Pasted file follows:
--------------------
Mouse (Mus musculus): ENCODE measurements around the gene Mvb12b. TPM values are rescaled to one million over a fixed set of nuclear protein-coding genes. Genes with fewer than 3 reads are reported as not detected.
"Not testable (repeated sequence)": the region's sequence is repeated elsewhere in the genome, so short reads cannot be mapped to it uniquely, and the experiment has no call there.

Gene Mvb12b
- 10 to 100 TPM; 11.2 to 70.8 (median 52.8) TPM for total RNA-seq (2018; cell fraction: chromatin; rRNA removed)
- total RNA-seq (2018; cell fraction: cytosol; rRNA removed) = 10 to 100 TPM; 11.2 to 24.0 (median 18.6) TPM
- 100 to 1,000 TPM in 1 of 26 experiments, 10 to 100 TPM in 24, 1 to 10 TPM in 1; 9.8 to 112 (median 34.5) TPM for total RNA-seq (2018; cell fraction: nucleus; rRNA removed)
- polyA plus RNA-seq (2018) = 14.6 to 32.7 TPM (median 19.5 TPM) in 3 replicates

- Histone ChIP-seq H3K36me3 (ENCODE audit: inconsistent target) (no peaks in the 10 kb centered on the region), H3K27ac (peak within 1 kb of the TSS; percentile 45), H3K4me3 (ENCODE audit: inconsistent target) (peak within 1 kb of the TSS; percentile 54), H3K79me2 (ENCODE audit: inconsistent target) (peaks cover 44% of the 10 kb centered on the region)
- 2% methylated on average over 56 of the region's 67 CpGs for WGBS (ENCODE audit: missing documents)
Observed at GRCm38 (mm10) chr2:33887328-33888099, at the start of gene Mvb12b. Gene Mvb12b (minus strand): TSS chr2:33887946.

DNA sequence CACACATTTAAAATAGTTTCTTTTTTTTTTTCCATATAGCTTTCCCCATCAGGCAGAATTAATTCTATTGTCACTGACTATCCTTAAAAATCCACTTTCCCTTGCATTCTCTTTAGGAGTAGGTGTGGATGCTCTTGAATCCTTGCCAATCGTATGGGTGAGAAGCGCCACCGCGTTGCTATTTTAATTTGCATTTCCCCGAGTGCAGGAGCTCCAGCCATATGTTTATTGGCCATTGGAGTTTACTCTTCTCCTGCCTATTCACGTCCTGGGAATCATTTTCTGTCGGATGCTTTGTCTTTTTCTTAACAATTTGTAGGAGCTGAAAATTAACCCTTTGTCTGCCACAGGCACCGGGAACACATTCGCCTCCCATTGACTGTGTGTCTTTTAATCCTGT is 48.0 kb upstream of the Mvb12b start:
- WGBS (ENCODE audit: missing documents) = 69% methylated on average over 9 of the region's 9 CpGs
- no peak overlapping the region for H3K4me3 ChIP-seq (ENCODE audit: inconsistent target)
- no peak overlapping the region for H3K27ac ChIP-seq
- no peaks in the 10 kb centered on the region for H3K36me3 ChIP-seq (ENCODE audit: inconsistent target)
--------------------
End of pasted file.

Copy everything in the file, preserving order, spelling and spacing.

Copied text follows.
Mouse (Mus musculus): ENCODE measurements around the gene Mvb12b. TPM values are rescaled to one million over a fixed set of nuclear protein-coding genes. Genes with fewer than 3 reads are reported as not detected.
"Not testable (repeated sequence)": the region's sequence is repeated elsewhere in the genome, so short reads cannot be mapped to it uniquely, and the experiment has no call there.

Gene Mvb12b
- 10 to 100 TPM; 11.2 to 70.8 (median 52.8) TPM for total RNA-seq (2018; cell fraction: chromatin; rRNA removed)
- total RNA-seq (2018; cell fraction: cytosol; rRNA removed) = 10 to 100 TPM; 11.2 to 24.0 (median 18.6) TPM
- 100 to 1,000 TPM in 1 of 26 experiments, 10 to 100 TPM in 24, 1 to 10 TPM in 1; 9.8 to 112 (median 34.5) TPM for total RNA-seq (2018; cell fraction: nucleus; rRNA removed)
- polyA plus RNA-seq (2018) = 14.6 to 32.7 TPM (median 19.5 TPM) in 3 replicates

- Histone ChIP-seq H3K36me3 (ENCODE audit: inconsistent target) (no peaks in the 10 kb centered on the region), H3K27ac (peak within 1 kb of the TSS; percentile 45), H3K4me3 (ENCODE audit: inconsistent target) (peak within 1 kb of the TSS; percentile 54), H3K79me2 (ENCODE audit: inconsistent target) (peaks cover 44% of the 10 kb centered on the region)
- 2% methylated on average over 56 of the region's 67 CpGs for WGBS (ENCODE audit: missing documents)
Observed at GRCm38 (mm10) chr2:33887328-33888099, at the start of gene Mvb12b. Gene Mvb12b (minus strand): TSS chr2:33887946.

DNA sequence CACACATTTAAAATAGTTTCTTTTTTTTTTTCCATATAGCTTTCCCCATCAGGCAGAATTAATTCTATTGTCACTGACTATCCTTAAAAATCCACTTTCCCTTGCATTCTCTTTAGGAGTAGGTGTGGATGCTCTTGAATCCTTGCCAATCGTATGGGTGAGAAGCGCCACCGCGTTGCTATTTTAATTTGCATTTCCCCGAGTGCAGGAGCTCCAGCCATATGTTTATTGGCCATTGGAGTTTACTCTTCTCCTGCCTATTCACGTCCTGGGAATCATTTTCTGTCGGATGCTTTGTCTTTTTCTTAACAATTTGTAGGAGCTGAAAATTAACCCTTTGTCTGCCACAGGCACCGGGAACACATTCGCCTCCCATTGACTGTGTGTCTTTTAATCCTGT is 48.0 kb upstream of the Mvb12b start:
- WGBS (ENCODE audit: missing documents) = 69% methylated on average over 9 of the region's 9 CpGs
- no peak overlapping the region for H3K4me3 ChIP-seq (ENCODE audit: inconsistent target)
- no peak overlapping the region for H3K27ac ChIP-seq
- no peaks in the 10 kb centered on the region for H3K36me3 ChIP-seq (ENCODE audit: inconsistent target)